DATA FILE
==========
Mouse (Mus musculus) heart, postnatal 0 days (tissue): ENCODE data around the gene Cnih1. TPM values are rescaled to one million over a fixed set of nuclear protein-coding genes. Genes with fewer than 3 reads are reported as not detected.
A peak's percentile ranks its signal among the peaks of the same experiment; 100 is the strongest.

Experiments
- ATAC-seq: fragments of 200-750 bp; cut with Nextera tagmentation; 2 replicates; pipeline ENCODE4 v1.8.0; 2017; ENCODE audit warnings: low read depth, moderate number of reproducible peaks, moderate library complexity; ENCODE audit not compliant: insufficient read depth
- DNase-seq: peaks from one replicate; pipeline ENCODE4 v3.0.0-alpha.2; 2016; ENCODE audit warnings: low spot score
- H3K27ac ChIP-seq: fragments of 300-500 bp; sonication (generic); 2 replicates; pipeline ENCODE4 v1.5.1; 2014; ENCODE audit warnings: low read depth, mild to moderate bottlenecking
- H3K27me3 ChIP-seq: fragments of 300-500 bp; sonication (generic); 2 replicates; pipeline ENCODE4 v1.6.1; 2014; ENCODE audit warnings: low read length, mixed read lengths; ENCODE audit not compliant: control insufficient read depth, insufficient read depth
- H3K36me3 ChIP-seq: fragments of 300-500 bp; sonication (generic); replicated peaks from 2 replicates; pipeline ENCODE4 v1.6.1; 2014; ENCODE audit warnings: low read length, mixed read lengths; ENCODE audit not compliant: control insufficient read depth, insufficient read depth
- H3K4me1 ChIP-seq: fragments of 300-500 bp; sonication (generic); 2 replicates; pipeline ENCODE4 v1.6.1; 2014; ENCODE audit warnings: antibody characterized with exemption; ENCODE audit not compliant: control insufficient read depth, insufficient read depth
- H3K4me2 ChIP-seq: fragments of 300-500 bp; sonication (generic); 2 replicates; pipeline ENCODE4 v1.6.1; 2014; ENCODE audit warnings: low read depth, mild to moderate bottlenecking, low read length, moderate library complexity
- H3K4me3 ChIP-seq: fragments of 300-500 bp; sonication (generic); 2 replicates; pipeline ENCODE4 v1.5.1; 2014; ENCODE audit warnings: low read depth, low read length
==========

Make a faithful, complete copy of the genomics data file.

Mouse (Mus musculus) heart, postnatal 0 days (tissue): ENCODE data around the gene Cnih1. TPM values are rescaled to one million over a fixed set of nuclear protein-coding genes. Genes with fewer than 3 reads are reported as not detected.
A peak's percentile ranks its signal among the peaks of the same experiment; 100 is the strongest.

Experiments
- ATAC-seq: fragments of 200-750 bp; cut with Nextera tagmentation; 2 replicates; pipeline ENCODE4 v1.8.0; 2017; ENCODE audit warnings: low read depth, moderate number of reproducible peaks, moderate library complexity; ENCODE audit not compliant: insufficient read depth
- DNase-seq: peaks from one replicate; pipeline ENCODE4 v3.0.0-alpha.2; 2016; ENCODE audit warnings: low spot score
- H3K27ac ChIP-seq: fragments of 300-500 bp; sonication (generic); 2 replicates; pipeline ENCODE4 v1.5.1; 2014; ENCODE audit warnings: low read depth, mild to moderate bottlenecking
- H3K27me3 ChIP-seq: fragments of 300-500 bp; sonication (generic); 2 replicates; pipeline ENCODE4 v1.6.1; 2014; ENCODE audit warnings: low read length, mixed read lengths; ENCODE audit not compliant: control insufficient read depth, insufficient read depth
- H3K36me3 ChIP-seq: fragments of 300-500 bp; sonication (generic); replicated peaks from 2 replicates; pipeline ENCODE4 v1.6.1; 2014; ENCODE audit warnings: low read length, mixed read lengths; ENCODE audit not compliant: control insufficient read depth, insufficient read depth
- H3K4me1 ChIP-seq: fragments of 300-500 bp; sonication (generic); 2 replicates; pipeline ENCODE4 v1.6.1; 2014; ENCODE audit warnings: antibody characterized with exemption; ENCODE audit not compliant: control insufficient read depth, insufficient read depth
- H3K4me2 ChIP-seq: fragments of 300-500 bp; sonication (generic); 2 replicates; pipeline ENCODE4 v1.6.1; 2014; ENCODE audit warnings: low read depth, mild to moderate bottlenecking, low read length, moderate library complexity
- H3K4me3 ChIP-seq: fragments of 300-500 bp; sonication (generic); 2 replicates; pipeline ENCODE4 v1.5.1; 2014; ENCODE audit warnings: low read depth, low read length